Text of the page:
After the speeches, the meeting broke into sub-group discussions. The one I attended included leaders not only from coastal provinces like Fujian but also poorer western regions like Ningxia. The discussions were and sometimes heated. There are no differences about the general target. But many questions were raised and suggestions were offered about achieving the target, such as how to undertake detailed surveys and how to tailor individual plans to various local conditions. For example, households with people of working age an ability should be helped to find productive employment in order to boost income. For those who can no longer work, the government has to take over with a safety net and other measures. An estimated 10 million poverty-stricken people living in harsh environments, some suggested, should be relocated. Other pointed out the need to enhance health insurance so people can be kept from falling back to poverty due to serious illness in the family. A paramount measure, it was agreed, is to invest more in education to disrupt the pattern of poverty being passed down between generations.

Provincial leaders are held accountable to tackle poverty

Even with specific plans, the poverty-relief effort faces considerable challenges. For instance, how can we make sure that no relief funds are embezzled or wasted? How can we keep local governments from meeting the target by fraudulent reporting? How can we make poverty relief is sustainable and not a one-off effort? Also, in fragile environments such as Tibet, how can we balance poverty eradication efforts with environmental protection?

The challenges in front of us are both diverse and complicated. It is fair to say that poverty remains the principal enemy for China, and every second counts in fighting its scourge. To meet the target on poverty alleviation, 22 heads of provinces and cities located in western China have signed letters of responsibility with the central government, which will hold them accountable if their performance falls short.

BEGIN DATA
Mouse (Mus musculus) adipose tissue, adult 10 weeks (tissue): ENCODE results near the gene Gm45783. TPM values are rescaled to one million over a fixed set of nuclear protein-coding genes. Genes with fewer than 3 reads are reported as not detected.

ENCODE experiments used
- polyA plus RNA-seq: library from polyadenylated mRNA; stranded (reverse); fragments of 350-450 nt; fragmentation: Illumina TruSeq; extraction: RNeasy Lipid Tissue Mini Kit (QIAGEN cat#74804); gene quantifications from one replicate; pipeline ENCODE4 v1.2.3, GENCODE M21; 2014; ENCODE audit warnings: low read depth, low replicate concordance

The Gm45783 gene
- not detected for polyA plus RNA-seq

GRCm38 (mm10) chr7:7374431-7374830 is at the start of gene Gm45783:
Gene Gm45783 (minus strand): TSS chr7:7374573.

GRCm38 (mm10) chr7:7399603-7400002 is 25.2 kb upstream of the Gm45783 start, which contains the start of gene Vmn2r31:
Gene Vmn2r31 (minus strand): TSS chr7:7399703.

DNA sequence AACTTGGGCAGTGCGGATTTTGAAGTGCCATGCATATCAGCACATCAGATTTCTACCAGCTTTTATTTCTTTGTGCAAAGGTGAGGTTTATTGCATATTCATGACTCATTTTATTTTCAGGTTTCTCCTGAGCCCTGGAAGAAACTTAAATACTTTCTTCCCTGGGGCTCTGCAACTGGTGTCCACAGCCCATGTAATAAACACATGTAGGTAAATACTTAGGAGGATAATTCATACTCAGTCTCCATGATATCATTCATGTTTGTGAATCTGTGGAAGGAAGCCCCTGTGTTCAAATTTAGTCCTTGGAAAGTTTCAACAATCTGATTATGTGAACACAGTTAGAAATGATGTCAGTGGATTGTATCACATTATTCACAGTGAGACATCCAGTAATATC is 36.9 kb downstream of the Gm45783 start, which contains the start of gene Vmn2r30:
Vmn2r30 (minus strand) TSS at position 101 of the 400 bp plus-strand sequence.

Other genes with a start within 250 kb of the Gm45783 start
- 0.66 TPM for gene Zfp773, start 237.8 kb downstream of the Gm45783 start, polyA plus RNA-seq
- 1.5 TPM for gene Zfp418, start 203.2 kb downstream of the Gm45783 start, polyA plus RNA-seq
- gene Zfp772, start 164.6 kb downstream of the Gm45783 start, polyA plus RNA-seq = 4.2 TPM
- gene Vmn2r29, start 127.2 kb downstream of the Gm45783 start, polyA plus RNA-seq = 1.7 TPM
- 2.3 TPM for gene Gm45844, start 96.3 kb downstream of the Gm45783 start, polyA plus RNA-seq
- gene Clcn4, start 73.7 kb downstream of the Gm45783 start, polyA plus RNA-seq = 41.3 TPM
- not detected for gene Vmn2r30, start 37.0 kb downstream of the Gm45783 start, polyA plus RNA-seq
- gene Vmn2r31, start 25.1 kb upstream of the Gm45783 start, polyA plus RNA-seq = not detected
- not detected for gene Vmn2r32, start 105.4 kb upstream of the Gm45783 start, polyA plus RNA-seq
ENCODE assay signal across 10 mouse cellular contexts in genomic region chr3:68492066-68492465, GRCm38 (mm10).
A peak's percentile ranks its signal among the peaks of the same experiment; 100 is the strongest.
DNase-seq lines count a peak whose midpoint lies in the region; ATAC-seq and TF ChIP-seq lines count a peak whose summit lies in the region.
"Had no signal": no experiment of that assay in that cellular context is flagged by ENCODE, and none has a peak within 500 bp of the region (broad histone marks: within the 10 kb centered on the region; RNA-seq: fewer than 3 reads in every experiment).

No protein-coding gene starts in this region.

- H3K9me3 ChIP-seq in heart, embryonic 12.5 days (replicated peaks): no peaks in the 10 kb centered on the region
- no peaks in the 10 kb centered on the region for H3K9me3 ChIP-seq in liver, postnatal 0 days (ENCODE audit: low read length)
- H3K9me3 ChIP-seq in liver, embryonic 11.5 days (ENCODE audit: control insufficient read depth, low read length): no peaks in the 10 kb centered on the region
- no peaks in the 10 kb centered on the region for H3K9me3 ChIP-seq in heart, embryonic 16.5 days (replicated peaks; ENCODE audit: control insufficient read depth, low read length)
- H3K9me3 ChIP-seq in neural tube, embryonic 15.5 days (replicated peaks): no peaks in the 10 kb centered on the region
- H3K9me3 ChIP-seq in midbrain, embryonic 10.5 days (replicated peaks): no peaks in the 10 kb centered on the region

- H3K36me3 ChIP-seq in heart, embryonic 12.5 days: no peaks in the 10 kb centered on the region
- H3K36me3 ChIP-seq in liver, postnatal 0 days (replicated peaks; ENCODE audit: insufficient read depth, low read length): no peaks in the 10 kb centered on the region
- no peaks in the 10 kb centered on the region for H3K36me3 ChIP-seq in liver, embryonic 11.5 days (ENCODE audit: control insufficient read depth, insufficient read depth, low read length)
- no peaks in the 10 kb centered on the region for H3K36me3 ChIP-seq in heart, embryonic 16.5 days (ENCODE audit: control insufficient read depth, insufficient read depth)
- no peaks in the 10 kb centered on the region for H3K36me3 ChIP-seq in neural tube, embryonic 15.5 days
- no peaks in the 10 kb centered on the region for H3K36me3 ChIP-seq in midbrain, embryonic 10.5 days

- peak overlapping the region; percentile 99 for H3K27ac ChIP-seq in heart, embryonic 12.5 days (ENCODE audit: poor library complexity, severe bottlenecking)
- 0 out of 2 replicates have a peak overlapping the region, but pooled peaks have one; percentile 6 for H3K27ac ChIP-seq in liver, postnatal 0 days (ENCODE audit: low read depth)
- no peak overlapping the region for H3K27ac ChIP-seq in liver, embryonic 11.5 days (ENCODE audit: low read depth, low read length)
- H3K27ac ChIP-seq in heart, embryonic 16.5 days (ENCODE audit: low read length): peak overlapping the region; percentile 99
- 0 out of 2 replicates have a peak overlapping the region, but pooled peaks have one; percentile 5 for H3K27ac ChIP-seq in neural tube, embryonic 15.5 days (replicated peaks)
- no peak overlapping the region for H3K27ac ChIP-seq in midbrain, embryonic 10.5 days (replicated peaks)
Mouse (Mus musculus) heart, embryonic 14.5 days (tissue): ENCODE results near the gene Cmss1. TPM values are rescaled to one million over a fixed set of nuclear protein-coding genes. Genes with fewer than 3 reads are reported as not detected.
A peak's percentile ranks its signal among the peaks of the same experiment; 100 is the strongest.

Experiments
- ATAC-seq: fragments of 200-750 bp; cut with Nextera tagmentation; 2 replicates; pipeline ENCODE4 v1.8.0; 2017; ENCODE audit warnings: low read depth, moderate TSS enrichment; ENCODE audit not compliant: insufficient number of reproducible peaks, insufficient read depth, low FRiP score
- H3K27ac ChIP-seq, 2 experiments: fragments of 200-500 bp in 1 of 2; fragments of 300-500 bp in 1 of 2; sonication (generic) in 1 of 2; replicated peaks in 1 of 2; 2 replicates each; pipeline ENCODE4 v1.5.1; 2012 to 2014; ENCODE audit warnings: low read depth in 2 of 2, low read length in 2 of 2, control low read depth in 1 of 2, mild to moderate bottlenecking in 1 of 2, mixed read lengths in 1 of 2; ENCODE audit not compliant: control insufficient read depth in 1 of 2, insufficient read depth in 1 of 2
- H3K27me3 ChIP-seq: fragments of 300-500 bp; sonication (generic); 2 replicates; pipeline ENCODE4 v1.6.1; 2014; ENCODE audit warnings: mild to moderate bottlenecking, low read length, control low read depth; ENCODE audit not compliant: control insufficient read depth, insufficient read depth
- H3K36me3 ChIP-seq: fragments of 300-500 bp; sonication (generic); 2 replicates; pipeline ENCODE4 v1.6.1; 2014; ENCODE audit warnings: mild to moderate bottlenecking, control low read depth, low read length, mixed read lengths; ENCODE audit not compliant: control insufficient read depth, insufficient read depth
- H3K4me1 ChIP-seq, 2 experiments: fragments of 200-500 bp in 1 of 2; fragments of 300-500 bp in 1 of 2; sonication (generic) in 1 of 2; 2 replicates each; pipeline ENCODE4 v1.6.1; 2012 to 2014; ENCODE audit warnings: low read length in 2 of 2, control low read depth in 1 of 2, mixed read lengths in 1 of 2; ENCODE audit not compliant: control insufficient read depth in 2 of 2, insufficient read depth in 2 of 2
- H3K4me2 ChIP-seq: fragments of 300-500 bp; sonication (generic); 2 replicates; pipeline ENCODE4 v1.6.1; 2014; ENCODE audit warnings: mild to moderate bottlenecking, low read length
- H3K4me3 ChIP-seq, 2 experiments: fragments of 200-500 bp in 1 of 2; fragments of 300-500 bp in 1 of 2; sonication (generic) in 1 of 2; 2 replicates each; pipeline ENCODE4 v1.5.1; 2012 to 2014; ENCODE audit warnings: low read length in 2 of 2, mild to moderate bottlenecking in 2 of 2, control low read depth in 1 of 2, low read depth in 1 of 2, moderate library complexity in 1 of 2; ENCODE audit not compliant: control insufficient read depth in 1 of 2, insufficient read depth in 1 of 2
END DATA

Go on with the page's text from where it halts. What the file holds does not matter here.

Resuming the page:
Some American friends often worry that China may jockey for global power with the U.S. and that China wants to squeeze the U.S. out of Asia. My observation is that the outside world tends to look at China as if it is another traditional power and thus loses sight of what is really going on inside China. They often overestimate China’s achievements and underestimate its challenges. Indeed, China’s economy has scaled up, but the quality of its growth is still far behind. According to IMF, for example, the per capita GDP of China is only 1/7 of that of the U.S. It will take over 50 years to fill the gap between the two.

While China is home to 22 per cent of world’s population, it only has an only 2 per cent share of global spending on health care in comparison with the 13.6 per cent enjoyed by the U.S. Among the 10 world-class universities, eight are in the U.S. Beijing University, the best in China, ranks only 39th.

China still has a long way to go. Certainly, the Chinese people desire a strong China with powerful armed forces capable of safeguarding the country and securing peace. But the uppermost imperative is for China to have a peaceful and stable external environment so we can attend to our own monumental challenges. When looking at China’s role today in the world order, this entire picture must be taken into account.

Copyright: The World Post

You might also like
Back to Top